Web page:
Stem Cell Offers Hope for Stroke-Damaged Brain
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09 March 2009
By inserting tiny scaffolding with stem cells attached, it is possible to fill a hole left by stroke damage with brand new brain tissue within seven days
Soon there might be some good news for patients suffering from stroke as scientists from London’s Institute of Psychiatry and University of Nottingham have now succeeded in replacing stroke–damaged brain tissue in rats.
The effective stem cell treatment for strokes received a boost when the researchers showed that by inserting tiny scaffolding with stem cells attached, it is possible to fill a hole left by stroke damage with brand new brain tissue within seven days, reports IANS.
Previous experiments where stem cells have been injected into the void left by stroke damage have had some success in improving outcomes in rats.
The problem is that in the damaged area there is no structural support for the stem cells and so they tend to migrate into the surrounding healthy tissues rather than filling up the hole left by the stroke.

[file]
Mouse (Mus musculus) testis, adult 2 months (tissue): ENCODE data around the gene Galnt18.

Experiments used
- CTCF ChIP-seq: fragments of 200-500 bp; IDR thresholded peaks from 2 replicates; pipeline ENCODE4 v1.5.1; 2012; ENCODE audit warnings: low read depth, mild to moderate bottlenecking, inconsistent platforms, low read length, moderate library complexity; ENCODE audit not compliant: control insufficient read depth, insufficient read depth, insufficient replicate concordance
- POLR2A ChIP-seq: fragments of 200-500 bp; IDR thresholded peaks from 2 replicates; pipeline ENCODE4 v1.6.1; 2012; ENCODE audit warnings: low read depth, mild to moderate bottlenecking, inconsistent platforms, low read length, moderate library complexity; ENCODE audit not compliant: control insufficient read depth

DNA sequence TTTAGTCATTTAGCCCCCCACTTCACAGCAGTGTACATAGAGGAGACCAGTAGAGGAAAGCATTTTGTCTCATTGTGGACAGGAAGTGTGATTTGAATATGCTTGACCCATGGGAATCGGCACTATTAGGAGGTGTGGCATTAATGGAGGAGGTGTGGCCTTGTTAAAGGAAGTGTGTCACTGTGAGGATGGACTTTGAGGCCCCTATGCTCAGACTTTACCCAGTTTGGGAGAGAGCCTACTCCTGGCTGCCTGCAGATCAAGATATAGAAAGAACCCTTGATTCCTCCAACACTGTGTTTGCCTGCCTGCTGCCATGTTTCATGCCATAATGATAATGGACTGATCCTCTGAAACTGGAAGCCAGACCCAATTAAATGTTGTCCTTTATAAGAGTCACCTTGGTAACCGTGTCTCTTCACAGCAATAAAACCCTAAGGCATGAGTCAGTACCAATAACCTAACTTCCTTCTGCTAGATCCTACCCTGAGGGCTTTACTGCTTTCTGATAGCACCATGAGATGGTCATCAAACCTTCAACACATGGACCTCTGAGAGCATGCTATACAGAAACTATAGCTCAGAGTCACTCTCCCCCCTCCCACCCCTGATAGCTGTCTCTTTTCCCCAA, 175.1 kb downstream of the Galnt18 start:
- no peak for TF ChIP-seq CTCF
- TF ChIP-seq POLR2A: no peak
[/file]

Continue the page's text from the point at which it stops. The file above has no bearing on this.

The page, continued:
Mike Modo who led the research team said: “We would expect to see a much better improvement in the outcome after a stroke if we can fully replace the lost brain tissue, and that is what we have been able to do with our technique.”
Using individual particles of a biodegradable polymer called PLGA that have been loaded with neural stem cells, the team of scientists have filled stroke cavities with stem cells on a ready–made support structure, an Institute of Psychiatry release said.
“This works really well because the stem cell–loaded PLGA particles can be injected through a very fine needle and then adopt the precise shape of the cavity,” it added.
According to Modo, the process allows the cells to fill in the cavity and can make connections with other cells, which helps to establish the tissue.
“Over a few days we can see cells migrating along the scaffold particles and forming a primitive brain tissue that interacts with the host brain. Gradually the particles biodegrade leaving more gaps and conduits for tissue, fibres and blood vessels to move into,” he explained.
The research uses an MRI scanner to pinpoint precisely the right place to inject the scaffold–cell structure. MRI was also used to monitor the development of the new brain tissue over time, the release stated.
The next stage of the research will be to include a factor called VEGF with the particles. VEGF will encourage blood vessels to enter the new tissue.
The study was published in Biomaterials.